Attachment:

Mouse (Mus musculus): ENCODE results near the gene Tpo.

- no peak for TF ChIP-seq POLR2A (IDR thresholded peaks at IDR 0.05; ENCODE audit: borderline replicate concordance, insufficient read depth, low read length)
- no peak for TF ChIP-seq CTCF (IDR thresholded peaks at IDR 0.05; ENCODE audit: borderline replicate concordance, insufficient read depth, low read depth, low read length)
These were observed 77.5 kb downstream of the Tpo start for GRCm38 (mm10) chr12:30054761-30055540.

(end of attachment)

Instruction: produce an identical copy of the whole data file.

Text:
Mouse (Mus musculus): ENCODE results near the gene Tpo.

- no peak for TF ChIP-seq POLR2A (IDR thresholded peaks at IDR 0.05; ENCODE audit: borderline replicate concordance, insufficient read depth, low read length)
- no peak for TF ChIP-seq CTCF (IDR thresholded peaks at IDR 0.05; ENCODE audit: borderline replicate concordance, insufficient read depth, low read depth, low read length)
These were observed 77.5 kb downstream of the Tpo start for GRCm38 (mm10) chr12:30054761-30055540.